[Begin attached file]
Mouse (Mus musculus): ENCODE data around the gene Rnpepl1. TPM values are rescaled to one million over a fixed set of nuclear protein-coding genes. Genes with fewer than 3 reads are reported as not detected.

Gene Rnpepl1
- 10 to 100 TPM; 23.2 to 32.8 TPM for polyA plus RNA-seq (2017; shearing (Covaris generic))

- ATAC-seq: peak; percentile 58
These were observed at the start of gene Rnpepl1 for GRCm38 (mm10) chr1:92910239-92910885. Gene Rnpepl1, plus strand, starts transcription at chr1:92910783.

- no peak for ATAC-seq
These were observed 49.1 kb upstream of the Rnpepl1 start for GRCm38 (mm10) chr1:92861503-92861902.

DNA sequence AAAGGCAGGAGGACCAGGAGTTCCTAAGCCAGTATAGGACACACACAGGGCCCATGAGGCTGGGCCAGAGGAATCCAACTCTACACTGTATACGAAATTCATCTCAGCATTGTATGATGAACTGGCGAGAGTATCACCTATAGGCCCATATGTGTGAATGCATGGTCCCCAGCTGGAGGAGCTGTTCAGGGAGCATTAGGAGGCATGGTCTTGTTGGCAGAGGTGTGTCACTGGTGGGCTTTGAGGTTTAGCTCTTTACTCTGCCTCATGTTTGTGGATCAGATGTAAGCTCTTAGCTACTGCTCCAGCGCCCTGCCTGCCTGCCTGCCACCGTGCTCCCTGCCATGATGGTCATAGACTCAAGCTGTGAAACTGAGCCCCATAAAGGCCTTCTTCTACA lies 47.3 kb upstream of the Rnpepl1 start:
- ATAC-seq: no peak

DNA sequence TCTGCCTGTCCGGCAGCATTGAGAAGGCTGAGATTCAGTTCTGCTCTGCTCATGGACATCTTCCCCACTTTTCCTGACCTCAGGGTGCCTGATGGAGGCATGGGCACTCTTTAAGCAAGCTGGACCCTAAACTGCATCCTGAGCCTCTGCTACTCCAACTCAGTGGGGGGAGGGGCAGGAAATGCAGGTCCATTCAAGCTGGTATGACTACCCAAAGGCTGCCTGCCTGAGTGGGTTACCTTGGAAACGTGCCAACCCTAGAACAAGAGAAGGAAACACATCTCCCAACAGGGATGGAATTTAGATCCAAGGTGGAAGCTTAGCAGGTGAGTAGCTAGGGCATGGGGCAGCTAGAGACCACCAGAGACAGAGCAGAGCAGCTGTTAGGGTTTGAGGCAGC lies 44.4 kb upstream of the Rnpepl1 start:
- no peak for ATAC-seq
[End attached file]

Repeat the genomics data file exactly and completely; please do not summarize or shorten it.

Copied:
Mouse (Mus musculus): ENCODE data around the gene Rnpepl1. TPM values are rescaled to one million over a fixed set of nuclear protein-coding genes. Genes with fewer than 3 reads are reported as not detected.

Gene Rnpepl1
- 10 to 100 TPM; 23.2 to 32.8 TPM for polyA plus RNA-seq (2017; shearing (Covaris generic))

- ATAC-seq: peak; percentile 58
These were observed at the start of gene Rnpepl1 for GRCm38 (mm10) chr1:92910239-92910885. Gene Rnpepl1, plus strand, starts transcription at chr1:92910783.

- no peak for ATAC-seq
These were observed 49.1 kb upstream of the Rnpepl1 start for GRCm38 (mm10) chr1:92861503-92861902.

DNA sequence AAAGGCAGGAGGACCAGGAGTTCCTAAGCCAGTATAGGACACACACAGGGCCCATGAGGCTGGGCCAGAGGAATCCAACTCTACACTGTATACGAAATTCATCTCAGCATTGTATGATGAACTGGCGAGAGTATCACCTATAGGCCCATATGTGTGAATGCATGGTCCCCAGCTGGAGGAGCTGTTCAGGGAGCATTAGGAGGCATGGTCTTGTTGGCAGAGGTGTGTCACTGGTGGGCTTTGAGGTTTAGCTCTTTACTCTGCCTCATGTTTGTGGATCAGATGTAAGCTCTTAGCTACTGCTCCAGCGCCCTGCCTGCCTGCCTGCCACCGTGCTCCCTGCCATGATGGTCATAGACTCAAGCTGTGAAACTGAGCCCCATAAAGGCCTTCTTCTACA lies 47.3 kb upstream of the Rnpepl1 start:
- ATAC-seq: no peak

DNA sequence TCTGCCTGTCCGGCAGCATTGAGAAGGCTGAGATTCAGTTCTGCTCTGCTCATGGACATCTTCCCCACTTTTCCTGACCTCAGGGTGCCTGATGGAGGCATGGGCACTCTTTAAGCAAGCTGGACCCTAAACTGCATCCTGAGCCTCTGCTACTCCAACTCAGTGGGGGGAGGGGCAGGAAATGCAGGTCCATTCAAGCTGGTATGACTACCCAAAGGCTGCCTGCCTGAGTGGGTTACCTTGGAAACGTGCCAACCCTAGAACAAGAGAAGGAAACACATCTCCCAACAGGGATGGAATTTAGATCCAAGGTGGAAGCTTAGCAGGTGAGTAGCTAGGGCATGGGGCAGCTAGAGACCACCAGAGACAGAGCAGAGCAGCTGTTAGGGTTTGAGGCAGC lies 44.4 kb upstream of the Rnpepl1 start:
- no peak for ATAC-seq